Image courtesy of JMU Athletics Communications
By Bennett Conlin
JMU’s men’s basketball program is inching toward respectability.
The Dukes were woeful at times during the Louis Rowe era despite occasional signs they might turn a corner, but Mark Byington has led the team to an improved level since taking over as head coach. They’re capable of finishing with winning records, a baby step forward.
JMU won the CAA regular season title in 2020, Byington’s first season. An injury to Matt Lewis derailed the team’s hopes, and they blew a CAA Tournament lead without their superstar. Last season, JMU defeated ODU, George Mason, and Virginia at home before limping home down the stretch as motivation waned and injuries mounted.
This season, the Dukes join the Sun Belt with an experienced roster and a legitimate chance to win a mediocre league.
The Dukes are loaded at guard, and they’ve added some depth at forward, which should help a team that struggled mightily defending two-point shots last season. Vado Morse headlines the guards, and he’s a likely candidate to lead JMU in scoring. South Dakota State transfer Noah Freidel is also a bucket, and he’s a career 39.2% 3-point shooter. That’s solid.
Terell Strickland offers quickness as a defender and point guard, and he’s a capable contributor off the bench. Terrence Edwards and Tyree Ihenacho might be two of the most versatile players on the roster. They can pass, defend, score, and handle the ball. Edwards is the more gifted scorer, but Ihenacho’s passing and size make him a likely contributor.
Takal Molson plays more like a small forward than a true guard, but he can play shooting guard. He hit clutch shots a season ago after joining the team as a transfer, and he figures to play a key role this year. Molson is coming off an injury that cut his 2021-22 season short.
Xavier Brown and Brycen Blaine are talented freshmen, but it’ll be hard to earn playing time this season. The other guards are walk-ons unlikely to see meaningful minutes.
At forward, Ben Hall and Shane Feden are walk-ons. Everyone else has a legitimate shot to earn playing time, although Jerrell Roberson may become a major contributor later in his career. The freshman’s size makes him a fascinating prospect, as he’s long with good shooting touch.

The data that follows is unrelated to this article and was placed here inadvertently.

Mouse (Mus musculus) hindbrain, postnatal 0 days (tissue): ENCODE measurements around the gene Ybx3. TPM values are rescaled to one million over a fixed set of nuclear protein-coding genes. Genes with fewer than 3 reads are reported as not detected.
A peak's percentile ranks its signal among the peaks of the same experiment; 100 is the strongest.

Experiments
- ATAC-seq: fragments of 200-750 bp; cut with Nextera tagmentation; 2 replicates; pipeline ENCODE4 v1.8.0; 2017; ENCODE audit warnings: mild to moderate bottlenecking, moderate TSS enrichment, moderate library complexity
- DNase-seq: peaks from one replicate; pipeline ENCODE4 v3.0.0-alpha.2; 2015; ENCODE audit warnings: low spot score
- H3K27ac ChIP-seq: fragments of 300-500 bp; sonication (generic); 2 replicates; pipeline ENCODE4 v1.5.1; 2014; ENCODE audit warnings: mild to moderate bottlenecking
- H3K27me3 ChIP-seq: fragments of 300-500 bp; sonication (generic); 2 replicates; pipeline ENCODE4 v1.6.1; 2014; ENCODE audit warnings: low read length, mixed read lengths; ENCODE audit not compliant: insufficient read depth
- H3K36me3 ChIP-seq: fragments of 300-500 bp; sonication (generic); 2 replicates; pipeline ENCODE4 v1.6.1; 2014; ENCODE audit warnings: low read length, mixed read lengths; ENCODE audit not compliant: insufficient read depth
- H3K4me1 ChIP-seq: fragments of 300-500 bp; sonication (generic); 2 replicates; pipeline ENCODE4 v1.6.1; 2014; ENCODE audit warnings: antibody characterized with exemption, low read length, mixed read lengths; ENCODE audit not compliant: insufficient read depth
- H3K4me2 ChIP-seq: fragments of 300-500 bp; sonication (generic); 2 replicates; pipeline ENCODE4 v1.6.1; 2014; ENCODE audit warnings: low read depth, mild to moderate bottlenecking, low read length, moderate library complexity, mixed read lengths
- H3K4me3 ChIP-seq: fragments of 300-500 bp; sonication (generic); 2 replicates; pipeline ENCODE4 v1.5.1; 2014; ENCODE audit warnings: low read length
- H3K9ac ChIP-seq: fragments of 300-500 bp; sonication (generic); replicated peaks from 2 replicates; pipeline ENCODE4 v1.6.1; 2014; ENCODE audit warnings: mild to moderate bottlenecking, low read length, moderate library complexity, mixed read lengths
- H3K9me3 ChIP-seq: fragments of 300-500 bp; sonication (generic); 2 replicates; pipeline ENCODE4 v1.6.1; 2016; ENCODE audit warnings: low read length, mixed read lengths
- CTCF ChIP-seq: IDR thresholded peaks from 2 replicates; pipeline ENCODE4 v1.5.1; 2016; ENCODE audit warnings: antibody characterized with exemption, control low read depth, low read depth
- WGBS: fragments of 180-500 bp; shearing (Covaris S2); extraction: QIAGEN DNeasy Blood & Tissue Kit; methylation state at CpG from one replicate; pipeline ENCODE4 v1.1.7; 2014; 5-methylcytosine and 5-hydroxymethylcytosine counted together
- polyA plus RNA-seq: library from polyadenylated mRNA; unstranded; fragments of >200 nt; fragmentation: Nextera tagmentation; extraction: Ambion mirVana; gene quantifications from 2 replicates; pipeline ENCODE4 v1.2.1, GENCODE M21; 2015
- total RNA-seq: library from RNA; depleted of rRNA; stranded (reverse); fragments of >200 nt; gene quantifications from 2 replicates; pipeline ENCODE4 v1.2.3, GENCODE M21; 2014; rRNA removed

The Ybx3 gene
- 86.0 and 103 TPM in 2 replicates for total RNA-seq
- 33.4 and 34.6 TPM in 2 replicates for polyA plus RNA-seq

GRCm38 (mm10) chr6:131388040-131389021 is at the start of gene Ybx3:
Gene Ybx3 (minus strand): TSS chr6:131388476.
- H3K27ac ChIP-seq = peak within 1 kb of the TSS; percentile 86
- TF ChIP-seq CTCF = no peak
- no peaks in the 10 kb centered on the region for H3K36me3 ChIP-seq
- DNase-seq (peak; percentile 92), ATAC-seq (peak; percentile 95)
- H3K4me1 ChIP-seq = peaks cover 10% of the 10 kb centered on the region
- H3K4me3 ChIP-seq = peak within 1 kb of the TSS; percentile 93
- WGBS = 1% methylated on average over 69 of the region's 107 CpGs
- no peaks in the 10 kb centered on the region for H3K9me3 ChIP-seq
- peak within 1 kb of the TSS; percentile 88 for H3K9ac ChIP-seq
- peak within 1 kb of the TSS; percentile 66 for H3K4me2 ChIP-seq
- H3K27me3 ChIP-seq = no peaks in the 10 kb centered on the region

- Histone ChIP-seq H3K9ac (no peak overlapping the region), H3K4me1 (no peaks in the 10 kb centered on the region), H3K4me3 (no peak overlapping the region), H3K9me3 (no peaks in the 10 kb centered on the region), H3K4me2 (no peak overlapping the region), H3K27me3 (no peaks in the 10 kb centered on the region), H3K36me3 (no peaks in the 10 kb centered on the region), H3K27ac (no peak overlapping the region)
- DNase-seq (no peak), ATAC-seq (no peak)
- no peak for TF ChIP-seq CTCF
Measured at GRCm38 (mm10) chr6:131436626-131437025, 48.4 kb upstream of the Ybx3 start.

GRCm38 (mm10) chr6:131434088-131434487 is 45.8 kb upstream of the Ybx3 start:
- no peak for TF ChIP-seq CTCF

Justin Amadi, Mezie Offurum, and Alonzo Sule figure to be highly efficient offensive players and solid defenders. Offurum, a transfer from Mount St. Mary’s, is an athletic player who looks tremendous when playing downhill.
Wooden isn’t a post player, but his shooting and experience make him someone likely to see playing time.
The roster is deep, but Byington has time to find a rotation that’ll work late in the season. It’s likely some of the scholarship players will see reduced roles as the season progresses and JMU’s head coach figures out what works and what doesn’t.
I love JMU sports, but even I’m bored by the men’s basketball team’s schedule.
The Dukes have nonconference road games with North Carolina and Virginia. Those are exciting, but the Dukes are also expected to lose by double digits. Those are the only two games on JMU’s schedule against top-125 KenPom teams, and the opponents are in KenPom’s top 10.
Essentially, JMU has two games against elite ACC programs and a whole bunch of meh the rest of the season. That’s partially because the Sun Belt is a meh mid-major conference. Games against ODU and Marshall could be somewhat intriguing, though, from an on-court and regional perspective.
The nonconference schedule is yucky, with the Dukes playing three games against non-Division I programs. That’s three more than I’d prefer to see on the schedule.
Oh well. Not every year can have a loaded schedule. Unfortunately, this year’s schedule features plenty of bland matchups.
JMU should contend for the Sun Belt title and win 20+ games, given the team’s pillow soft schedule and experienced roster. I like Byington, and this feels like the time for him to prove his ability as a coach. You have a quality team in an average conference. Go get a conference title.
At the very least, it’d be nice to see JMU in the mix to win the Sun Belt Championship. JMU men’s basketball was a fantastic program with tremendous fan support a few decades ago. JMU, with its new arena, can get back to being a competitive mid-major team.
The best way to engage fans? Win. Take advantage of the easy schedule and win a bunch of games. Compete well in the conference tournament, making a push to at least the semifinals. Show fans that NIT and NCAAT appearances are on the way.
I expect the Dukes to build off successes the last two seasons, finishing with 20+ wins and having as good a chance as any team in the SBC Tournament to punch a ticket to the Big Dance.